The pandemic’s impact on the medical frontline doctors and patients shouldn’t be underestimated, says the recent study. Both these groups are at risk of developing dementia later in life, another study echoes. The research by government hospital operator the Abu Dhabi Health Services Company (Seha) found young female medics were most affected.
In the United Arab Emirates (UAE), the frontline health workers could take years to recover from mental scars suffered from treating seriously ill patients during the COVID-19 outbreak, the local officials said. Doctors said psychological symptoms vary depending on the severity of infection.
In the UAE, Seha is responsible for operating corona testing centres and hospitals across the country. According to the recent study, the patients with long-term symptoms or who spent several weeks in the hospital recovering from the novel pathogen are also likely to suffer some form of post-traumatic stress disorder, The National reports.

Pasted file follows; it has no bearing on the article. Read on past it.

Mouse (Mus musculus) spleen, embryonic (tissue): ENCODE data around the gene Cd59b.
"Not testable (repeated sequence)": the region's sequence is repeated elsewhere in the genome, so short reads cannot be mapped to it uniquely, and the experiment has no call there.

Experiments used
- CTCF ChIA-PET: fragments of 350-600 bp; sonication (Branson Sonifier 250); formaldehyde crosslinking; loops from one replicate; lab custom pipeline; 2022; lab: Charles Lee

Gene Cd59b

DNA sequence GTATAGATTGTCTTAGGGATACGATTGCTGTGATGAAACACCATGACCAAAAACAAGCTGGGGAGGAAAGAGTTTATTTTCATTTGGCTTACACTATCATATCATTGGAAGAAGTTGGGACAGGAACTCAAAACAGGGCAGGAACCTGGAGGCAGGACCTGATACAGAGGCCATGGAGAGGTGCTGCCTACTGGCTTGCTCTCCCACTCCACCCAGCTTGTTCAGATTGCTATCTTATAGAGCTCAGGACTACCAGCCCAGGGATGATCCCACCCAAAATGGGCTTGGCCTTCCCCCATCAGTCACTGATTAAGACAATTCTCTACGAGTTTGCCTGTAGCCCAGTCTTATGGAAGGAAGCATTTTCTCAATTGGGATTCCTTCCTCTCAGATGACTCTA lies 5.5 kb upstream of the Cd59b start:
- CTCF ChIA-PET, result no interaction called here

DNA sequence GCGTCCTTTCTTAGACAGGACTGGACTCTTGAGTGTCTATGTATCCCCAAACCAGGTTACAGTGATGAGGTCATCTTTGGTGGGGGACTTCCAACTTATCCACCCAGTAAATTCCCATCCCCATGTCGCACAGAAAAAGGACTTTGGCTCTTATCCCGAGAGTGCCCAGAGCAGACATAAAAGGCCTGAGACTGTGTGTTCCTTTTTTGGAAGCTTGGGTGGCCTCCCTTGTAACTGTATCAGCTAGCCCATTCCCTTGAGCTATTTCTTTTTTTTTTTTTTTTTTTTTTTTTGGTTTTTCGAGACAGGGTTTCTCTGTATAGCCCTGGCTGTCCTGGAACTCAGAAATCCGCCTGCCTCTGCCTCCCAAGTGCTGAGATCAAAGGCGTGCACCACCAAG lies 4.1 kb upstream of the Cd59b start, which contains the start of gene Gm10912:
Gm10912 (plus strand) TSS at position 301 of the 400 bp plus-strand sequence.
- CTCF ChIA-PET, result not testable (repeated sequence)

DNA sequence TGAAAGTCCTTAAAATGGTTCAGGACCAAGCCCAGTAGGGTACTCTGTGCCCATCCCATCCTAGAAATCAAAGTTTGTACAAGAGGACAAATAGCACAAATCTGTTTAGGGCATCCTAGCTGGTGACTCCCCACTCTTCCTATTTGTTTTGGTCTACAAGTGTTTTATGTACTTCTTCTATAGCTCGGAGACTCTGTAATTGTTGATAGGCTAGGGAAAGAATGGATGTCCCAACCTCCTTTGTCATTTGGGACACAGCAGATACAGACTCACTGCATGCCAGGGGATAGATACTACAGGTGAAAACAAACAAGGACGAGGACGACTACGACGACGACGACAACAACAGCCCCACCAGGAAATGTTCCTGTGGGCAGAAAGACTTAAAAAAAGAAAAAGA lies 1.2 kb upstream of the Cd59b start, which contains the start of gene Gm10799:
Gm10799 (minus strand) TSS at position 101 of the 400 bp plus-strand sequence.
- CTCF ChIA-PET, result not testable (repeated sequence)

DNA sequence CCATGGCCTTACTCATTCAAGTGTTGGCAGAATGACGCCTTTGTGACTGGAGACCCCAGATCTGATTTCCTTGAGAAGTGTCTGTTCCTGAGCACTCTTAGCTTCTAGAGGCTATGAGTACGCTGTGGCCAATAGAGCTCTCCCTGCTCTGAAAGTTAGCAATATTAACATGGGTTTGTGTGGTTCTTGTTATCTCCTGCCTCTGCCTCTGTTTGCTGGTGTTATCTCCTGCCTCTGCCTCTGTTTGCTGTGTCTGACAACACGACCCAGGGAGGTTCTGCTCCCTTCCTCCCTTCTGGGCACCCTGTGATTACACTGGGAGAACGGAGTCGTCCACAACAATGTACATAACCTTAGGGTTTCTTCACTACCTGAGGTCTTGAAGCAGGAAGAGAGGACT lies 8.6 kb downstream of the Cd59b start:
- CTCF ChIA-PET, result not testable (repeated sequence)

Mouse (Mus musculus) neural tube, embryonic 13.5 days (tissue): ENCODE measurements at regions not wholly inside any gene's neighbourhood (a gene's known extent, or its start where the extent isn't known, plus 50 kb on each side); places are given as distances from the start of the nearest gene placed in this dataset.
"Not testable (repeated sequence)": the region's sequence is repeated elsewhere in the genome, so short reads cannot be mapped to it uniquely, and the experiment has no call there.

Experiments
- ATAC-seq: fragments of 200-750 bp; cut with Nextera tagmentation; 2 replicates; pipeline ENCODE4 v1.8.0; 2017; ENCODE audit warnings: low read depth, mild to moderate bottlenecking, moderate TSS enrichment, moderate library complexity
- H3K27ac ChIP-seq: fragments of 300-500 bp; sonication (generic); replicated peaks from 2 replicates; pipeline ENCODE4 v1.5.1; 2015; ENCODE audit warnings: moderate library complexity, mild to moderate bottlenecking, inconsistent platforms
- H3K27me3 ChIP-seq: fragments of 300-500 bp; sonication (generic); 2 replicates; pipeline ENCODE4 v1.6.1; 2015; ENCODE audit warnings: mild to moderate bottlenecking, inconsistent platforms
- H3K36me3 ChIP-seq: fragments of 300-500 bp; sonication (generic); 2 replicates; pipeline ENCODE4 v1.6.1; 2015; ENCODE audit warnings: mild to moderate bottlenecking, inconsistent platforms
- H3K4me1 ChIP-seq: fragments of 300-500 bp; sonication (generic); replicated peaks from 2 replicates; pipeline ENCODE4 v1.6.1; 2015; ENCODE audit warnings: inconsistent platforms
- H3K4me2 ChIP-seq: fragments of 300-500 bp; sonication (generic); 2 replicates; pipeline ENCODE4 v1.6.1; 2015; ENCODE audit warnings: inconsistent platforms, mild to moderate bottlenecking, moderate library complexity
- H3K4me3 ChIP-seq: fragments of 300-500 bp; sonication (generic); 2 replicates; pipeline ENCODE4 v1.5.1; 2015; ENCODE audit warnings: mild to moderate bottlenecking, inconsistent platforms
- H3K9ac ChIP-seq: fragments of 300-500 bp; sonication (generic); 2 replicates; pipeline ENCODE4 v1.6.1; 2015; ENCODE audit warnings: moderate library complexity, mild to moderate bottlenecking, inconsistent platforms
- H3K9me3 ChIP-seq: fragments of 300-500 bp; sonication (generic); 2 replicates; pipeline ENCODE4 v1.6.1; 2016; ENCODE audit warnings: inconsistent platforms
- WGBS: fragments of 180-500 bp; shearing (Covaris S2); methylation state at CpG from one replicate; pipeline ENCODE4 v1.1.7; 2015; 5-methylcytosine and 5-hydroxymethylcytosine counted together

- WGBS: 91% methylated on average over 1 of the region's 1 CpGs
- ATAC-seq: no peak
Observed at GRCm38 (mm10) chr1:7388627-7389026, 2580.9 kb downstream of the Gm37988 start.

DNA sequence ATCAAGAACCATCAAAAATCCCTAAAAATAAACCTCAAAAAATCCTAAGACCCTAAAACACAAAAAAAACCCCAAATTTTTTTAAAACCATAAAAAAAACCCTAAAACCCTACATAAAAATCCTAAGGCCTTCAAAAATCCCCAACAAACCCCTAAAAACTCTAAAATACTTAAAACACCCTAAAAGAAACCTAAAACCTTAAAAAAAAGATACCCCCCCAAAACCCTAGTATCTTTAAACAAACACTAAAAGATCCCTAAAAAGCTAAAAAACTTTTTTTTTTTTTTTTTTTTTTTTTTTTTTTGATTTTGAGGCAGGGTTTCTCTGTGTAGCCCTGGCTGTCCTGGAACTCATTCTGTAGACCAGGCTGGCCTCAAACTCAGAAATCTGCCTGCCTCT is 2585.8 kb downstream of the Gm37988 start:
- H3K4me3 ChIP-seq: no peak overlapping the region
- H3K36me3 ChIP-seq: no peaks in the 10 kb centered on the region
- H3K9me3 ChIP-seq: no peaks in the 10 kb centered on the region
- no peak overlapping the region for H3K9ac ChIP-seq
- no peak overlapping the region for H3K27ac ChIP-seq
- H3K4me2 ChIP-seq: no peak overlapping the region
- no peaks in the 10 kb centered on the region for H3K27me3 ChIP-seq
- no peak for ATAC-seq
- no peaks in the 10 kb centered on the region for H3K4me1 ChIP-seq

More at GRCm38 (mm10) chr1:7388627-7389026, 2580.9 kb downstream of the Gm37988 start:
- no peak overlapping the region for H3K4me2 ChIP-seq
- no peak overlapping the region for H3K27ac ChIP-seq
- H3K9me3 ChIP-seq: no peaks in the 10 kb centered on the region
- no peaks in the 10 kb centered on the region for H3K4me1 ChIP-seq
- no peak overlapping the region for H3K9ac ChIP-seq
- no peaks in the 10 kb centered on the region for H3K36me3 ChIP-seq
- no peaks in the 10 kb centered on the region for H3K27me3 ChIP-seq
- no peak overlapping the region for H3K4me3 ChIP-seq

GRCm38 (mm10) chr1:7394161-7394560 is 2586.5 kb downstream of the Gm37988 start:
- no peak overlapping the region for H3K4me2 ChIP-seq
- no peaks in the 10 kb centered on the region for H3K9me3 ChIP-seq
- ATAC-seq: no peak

Earlier, similar studies have shown symptoms of post-traumatic stress can be experienced for as long as 18 months after the outbreak ceases to exist. But the current health crisis is a bitter surprise.
To evaluate the impact of the outbreak, the UAE’s behavioural health council conducted dual studies to evaluate the mental health impact on care staff and patients. However, the number of doctors, nurses and patients who have been surveyed as part of the ongoing study was not disclosed.
“Our preliminary data analysis from healthcare workers’ surveys completed since the start of the pandemic shows young, single, female expatriates working in healthcare are the most affected,” said Dr Nahida Nayaz Ahmed, a consultant physician involved in the analysis at the Al Maqta Healthcare Centre in Abu Dhabi.
In other words, the study showed the middle-aged men and women with pre-existing conditions are most likely to suffer from stress and anxiety amid corona crisis.
Self-help, counselling and medication
For staff dealing with the corona patients, Seha decided to roll out psychological support through a telephone helpline. In addition, there were series of educational webinars on dealing with emotional waves from pandemic and group support.
“We also provided proactive counselling and medication intervention when necessary,” Dr Ahmed said.
Doctors and nurses working with high-risk patients on COVID wards at the height of the pandemic were most vulnerable to mental trauma, the study stresses.